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Since pointers are used to store the memory address of a variable, we need to obtain this address first. This is done by using the reference operator (&). The syntax for this is:

&variableName;

Consider the following piece of code:

``````int x = 9;
printf("%p", &x);``````

This will output to the screen the memory address of the variable `x`. To assign an address to a pointer, the following syntax is used:

pointer = &variableName;

Consider the following example:

``````int x = 727; // Declare variable x
int* ptr = &x; // Declare a pointer to an int variable and assign to it the address of variable x
printf("%p\n", &x); // Print the address of x
printf("%p\n", ptr); // Print the address pointed to by ptr ``````

The code above declares an integer variable `x` and an `int` pointer variable `ptr`. The pointer is then assigned the memory of the variable `x`. The last two `printf()` statements print this address; both lines will output the same hexadecimal number as they both refer to the same address in memory.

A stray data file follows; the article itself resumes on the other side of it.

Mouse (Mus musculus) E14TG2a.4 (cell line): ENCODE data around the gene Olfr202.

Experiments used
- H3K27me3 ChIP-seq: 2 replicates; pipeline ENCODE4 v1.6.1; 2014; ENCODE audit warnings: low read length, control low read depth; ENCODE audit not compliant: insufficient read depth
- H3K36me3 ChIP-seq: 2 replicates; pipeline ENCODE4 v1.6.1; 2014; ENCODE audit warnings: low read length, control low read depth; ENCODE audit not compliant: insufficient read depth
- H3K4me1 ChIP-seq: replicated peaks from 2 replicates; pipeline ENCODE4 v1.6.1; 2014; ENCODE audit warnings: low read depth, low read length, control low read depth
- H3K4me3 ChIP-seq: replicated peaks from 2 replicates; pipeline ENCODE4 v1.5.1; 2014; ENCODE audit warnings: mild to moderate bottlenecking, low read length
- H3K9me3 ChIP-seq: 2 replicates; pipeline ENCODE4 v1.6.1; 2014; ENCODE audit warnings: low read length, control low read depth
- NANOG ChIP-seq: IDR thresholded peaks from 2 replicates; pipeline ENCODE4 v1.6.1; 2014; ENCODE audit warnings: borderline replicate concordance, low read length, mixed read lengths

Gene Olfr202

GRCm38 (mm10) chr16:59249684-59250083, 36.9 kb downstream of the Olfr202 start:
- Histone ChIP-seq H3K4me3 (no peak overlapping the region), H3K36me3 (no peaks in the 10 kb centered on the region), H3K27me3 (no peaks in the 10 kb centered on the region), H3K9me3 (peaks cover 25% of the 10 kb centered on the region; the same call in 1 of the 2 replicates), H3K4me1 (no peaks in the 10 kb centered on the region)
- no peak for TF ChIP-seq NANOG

The address a pointer contains is not constant. A pointer may be reassigned to a new address so long as type consistency is maintained (e.g., `int` pointer points to a variable of type `int`). Consider this example:

``````int* ptr; // Declare pointer to an integer type

int x = 3; // Declare variable x
ptr = &x; // Assigns memory address of variable x to the pointer
printf("%p\n", ptr); // Prints address of variable x

int y = 14; // Declare variable y
ptr = &y; // Reassigns the pointer to the memory address of variable y
printf("%p\n", ptr); // Prints address of variable y``````

### Instructions

1.

Declare a pointer to a `double` called `dblPtr` and assign to it the address of variable `g`.

2.

Print the address of variable `g`.

3.

Reassign `dblPtr` to the address of the variable `pi`.